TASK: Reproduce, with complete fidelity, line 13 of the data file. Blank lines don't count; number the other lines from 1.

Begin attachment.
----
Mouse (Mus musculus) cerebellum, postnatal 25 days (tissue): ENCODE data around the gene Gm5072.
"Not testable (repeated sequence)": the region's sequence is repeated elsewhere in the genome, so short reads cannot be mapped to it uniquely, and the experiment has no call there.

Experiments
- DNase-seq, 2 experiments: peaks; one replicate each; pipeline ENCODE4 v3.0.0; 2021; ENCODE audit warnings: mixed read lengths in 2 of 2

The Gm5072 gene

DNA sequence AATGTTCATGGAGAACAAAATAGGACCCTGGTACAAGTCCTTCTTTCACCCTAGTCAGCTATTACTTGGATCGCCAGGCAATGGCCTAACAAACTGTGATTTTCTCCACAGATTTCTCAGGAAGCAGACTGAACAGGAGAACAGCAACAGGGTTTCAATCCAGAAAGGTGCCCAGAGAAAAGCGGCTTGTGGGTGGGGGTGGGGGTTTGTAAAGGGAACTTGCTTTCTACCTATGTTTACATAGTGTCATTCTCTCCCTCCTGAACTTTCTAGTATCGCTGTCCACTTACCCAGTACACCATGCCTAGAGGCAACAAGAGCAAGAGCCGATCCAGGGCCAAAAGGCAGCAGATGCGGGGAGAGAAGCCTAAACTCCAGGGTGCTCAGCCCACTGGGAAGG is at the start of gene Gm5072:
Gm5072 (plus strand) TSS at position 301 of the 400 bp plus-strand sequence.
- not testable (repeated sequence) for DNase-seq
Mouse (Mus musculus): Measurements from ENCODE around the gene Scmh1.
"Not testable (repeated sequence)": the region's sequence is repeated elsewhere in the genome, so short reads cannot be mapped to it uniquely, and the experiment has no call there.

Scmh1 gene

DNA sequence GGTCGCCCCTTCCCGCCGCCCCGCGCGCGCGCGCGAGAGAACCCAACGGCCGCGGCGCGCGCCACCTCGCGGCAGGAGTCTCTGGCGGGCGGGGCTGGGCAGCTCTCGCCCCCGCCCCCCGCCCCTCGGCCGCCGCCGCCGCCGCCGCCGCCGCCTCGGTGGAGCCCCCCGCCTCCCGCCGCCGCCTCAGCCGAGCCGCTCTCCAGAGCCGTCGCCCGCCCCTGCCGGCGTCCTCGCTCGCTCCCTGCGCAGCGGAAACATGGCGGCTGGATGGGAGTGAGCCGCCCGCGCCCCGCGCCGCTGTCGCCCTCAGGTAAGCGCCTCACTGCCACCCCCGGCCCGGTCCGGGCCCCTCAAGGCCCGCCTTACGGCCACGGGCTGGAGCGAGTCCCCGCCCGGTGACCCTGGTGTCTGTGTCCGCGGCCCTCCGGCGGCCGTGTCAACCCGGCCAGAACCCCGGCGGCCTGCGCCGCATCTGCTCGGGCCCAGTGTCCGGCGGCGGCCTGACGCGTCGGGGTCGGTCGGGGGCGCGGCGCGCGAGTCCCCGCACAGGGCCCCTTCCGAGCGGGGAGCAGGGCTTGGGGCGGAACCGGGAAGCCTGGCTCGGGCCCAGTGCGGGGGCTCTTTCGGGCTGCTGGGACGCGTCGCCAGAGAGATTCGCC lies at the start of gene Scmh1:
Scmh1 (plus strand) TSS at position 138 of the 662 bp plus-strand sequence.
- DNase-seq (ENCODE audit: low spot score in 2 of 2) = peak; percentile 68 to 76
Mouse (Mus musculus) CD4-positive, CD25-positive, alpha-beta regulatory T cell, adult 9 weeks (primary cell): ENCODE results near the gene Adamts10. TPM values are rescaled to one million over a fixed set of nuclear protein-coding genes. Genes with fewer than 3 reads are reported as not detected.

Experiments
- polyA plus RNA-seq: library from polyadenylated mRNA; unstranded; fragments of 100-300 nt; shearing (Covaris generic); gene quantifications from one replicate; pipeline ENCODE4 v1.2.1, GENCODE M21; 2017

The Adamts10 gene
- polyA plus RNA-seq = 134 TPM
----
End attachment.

Scmh1 (plus strand) TSS at position 138 of the 662 bp plus-strand sequence.